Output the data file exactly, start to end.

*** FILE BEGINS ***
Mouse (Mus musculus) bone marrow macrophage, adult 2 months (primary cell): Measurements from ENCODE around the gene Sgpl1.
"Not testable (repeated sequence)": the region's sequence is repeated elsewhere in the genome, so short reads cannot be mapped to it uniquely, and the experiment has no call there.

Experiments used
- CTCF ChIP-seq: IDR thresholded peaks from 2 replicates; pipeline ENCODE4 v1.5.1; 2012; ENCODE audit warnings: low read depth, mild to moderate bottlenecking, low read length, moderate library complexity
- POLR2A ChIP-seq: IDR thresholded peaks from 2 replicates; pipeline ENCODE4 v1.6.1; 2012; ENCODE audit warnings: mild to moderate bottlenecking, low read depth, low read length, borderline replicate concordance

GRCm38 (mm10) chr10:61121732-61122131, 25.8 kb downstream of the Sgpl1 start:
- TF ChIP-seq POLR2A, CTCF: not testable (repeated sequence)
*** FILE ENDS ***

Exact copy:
Mouse (Mus musculus) bone marrow macrophage, adult 2 months (primary cell): Measurements from ENCODE around the gene Sgpl1.
"Not testable (repeated sequence)": the region's sequence is repeated elsewhere in the genome, so short reads cannot be mapped to it uniquely, and the experiment has no call there.

Experiments used
- CTCF ChIP-seq: IDR thresholded peaks from 2 replicates; pipeline ENCODE4 v1.5.1; 2012; ENCODE audit warnings: low read depth, mild to moderate bottlenecking, low read length, moderate library complexity
- POLR2A ChIP-seq: IDR thresholded peaks from 2 replicates; pipeline ENCODE4 v1.6.1; 2012; ENCODE audit warnings: mild to moderate bottlenecking, low read depth, low read length, borderline replicate concordance

GRCm38 (mm10) chr10:61121732-61122131, 25.8 kb downstream of the Sgpl1 start:
- TF ChIP-seq POLR2A, CTCF: not testable (repeated sequence)